John Beachler (1844-1921) settled in the newly-founded
coal mining town of Houtzdale, Clearfield County, Pennsylvania in the 1870's, where he married
Margaret Jayne Bickelman in 1874. In the 1880's, probably because of labor disputes and strikes
in Houtzdale, the family moved to Colorado, and later to Wyoming. When John Beachler died
in 1921 at Frontier, Lincoln County, Wyoming, his death certificate recorded his name as Jean
Jennier Beachler, birthplace France. We would like to know more about the movements of the
family, but he seems to have succeeded in evading census takers in 1900, 1910, and 1920.
An old photograph identified by the family as Anne
Haller, mother of John Beachler, seems to have been the clue that led to the identification
of his parents, Jean Pierre Bichler and Anne Haller of Hottviller, a small commune in the
Département of Moselle, France. (We have not located the record of John Beachler's arrival
in the United States. It is possible that Anne Haller accompanied him, and that the
photograph was made in the US. To the best of our knowledge, there are no marks on the
photograph that would help to determine its origin.)
Working from microfilms of the church records and civil registration of Hottviller and nearby communes, we have traced the ancestry of this couple, plus as many of the descendants as we could identify of the first Bichler/Büchler settler in Hottviller, one Johann Georg Büchler who came from Oberfrick (now the commune of Gipf-Oberfrick, Canton Aargau, Switzerland) sometime before 1700.
Most of the Bichler's of Hottviller were stone masons, working in nearby quarries. It is believed that a number of them left the Hottviller area to work in quarries and mines in adjacent regions, such as Belgium and Germany. A few census records for some of John Beachler's children give his birthplace as Belgium rather than France. Jean Pierre Bichler and Anne Haller, with all of their children, disappear from the records of Hottviller after 1842, just before John Beachler's birth. We have not discovered where they settled next. There are no gaps in the death records of Hottviller in the 1840's, so it is not likely that the whole family simply there died unnoticed.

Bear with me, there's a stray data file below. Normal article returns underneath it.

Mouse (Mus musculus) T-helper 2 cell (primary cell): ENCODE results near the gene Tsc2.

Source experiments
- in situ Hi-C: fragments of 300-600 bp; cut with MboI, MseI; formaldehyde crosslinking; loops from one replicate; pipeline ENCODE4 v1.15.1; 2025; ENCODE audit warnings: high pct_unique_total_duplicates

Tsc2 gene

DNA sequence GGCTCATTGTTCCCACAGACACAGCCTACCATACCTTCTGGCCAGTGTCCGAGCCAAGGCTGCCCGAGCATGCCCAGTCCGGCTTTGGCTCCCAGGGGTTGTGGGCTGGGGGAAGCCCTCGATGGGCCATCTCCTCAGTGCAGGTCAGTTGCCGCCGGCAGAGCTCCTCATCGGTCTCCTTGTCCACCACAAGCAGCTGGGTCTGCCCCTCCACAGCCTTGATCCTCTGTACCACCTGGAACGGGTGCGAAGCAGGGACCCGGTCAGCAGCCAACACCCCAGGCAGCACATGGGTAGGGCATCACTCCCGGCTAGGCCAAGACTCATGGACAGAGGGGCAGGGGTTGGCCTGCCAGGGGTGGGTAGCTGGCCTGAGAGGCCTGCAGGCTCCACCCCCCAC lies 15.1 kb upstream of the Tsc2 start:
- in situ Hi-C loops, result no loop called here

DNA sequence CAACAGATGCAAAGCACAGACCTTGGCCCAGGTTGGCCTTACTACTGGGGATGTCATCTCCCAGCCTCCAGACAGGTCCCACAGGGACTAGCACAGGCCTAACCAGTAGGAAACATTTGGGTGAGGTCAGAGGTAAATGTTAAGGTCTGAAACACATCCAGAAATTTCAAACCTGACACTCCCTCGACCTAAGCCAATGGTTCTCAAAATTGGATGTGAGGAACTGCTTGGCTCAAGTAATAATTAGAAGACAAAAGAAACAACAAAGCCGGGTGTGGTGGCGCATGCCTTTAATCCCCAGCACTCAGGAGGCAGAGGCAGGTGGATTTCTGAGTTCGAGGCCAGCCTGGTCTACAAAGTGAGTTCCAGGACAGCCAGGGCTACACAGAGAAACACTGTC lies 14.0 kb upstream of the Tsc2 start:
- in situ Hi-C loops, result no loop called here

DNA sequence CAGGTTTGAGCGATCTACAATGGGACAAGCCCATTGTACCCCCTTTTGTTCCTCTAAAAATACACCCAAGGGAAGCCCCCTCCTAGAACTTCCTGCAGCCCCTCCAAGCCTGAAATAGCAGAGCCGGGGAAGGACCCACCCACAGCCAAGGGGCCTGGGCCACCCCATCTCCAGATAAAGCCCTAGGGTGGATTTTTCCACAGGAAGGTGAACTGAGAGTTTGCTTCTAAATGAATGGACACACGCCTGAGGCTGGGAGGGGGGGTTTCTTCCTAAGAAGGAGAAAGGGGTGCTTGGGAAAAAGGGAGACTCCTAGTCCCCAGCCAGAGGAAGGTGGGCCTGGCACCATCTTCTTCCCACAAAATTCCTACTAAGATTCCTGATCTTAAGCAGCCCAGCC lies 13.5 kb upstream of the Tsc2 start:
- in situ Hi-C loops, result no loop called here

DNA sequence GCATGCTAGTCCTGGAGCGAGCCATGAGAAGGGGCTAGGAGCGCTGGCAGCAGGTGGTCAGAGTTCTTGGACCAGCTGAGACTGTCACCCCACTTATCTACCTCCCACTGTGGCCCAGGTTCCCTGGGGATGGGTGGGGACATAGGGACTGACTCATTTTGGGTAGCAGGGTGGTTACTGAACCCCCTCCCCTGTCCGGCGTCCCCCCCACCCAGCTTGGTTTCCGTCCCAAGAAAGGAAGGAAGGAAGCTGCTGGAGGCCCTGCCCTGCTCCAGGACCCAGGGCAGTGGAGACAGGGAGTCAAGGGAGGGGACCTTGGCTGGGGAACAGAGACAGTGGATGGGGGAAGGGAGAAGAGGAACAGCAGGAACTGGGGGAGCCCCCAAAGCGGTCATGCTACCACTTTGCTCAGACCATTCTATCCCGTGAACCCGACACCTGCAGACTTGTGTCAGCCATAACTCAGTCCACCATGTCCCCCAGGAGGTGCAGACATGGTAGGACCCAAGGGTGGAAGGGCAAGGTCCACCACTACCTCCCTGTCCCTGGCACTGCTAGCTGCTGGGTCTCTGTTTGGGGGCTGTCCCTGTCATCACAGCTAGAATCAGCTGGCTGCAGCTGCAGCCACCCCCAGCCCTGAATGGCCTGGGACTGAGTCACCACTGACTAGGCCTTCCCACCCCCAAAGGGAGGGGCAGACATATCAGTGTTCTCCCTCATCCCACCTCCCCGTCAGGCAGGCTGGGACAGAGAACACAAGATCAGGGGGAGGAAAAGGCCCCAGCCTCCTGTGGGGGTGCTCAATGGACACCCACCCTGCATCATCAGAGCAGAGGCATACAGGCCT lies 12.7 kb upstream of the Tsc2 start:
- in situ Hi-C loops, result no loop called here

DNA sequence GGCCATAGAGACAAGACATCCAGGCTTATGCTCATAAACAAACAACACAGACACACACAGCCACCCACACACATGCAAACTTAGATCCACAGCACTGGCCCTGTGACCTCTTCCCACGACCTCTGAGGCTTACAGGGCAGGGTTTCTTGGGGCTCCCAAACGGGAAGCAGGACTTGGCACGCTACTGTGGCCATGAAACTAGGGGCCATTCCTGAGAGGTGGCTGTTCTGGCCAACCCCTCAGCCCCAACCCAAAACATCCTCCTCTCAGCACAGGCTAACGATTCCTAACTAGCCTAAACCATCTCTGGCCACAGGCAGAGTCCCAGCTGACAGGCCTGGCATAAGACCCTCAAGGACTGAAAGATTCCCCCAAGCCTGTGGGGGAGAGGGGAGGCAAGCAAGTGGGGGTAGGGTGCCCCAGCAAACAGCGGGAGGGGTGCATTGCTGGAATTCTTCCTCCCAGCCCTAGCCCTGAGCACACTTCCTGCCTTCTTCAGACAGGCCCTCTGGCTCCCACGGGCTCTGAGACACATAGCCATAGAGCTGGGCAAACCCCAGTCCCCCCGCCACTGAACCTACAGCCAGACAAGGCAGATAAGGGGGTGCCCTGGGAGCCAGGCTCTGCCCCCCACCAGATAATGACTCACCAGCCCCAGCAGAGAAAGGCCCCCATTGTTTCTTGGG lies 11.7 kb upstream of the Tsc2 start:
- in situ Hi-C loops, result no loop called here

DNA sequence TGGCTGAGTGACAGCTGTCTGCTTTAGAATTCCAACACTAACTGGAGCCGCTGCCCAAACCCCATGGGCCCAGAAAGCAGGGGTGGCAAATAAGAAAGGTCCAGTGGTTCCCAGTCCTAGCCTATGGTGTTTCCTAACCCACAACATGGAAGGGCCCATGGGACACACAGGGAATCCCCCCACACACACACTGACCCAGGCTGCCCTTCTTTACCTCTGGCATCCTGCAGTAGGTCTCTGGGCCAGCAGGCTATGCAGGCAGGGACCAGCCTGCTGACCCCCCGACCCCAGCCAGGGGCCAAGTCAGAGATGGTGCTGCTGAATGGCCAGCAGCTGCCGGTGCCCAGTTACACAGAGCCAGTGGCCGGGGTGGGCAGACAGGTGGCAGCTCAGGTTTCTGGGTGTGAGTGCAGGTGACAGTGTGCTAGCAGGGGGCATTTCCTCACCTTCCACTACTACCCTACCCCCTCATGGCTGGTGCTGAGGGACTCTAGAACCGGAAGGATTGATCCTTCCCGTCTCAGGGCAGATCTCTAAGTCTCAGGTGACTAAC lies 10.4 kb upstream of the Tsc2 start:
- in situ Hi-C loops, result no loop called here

At least a few other Bichler descendants reached the United States, settling in the coal mining areas of Pennsylvania. Nicolas Fey (1815-1895) and his wife Madeleine Decker (1819-1904), both Bichler descendants, settled in Mifflin Township, Allegheny County, Pennsylvania. A photograph of Madeleine Decker's mother Christine Bichler Decker (1798-1888) has survived (left). Also, Nicolas Lang (b. 1805) and his wife Marie Elizabeth Fey (b. 1819), likewise both Bichler descendants, settled at Sharpsburg, Pennsylvania. We are grateful for the assistance of Kathleen Molcan, who has scoured the records of the old Catholic churches and cemeteries in the vicinity of Pittsburgh, Pennsylvania, turning up ever more former residents of Hottviller! Her discoveries suggest to us that we are only beginning to untangle the story of a migration that was much larger than we first realized. The ever-growing list is given below:
We will be happy to add other names to this list if our readers will supply genealogical details to show the connections to other families in our database.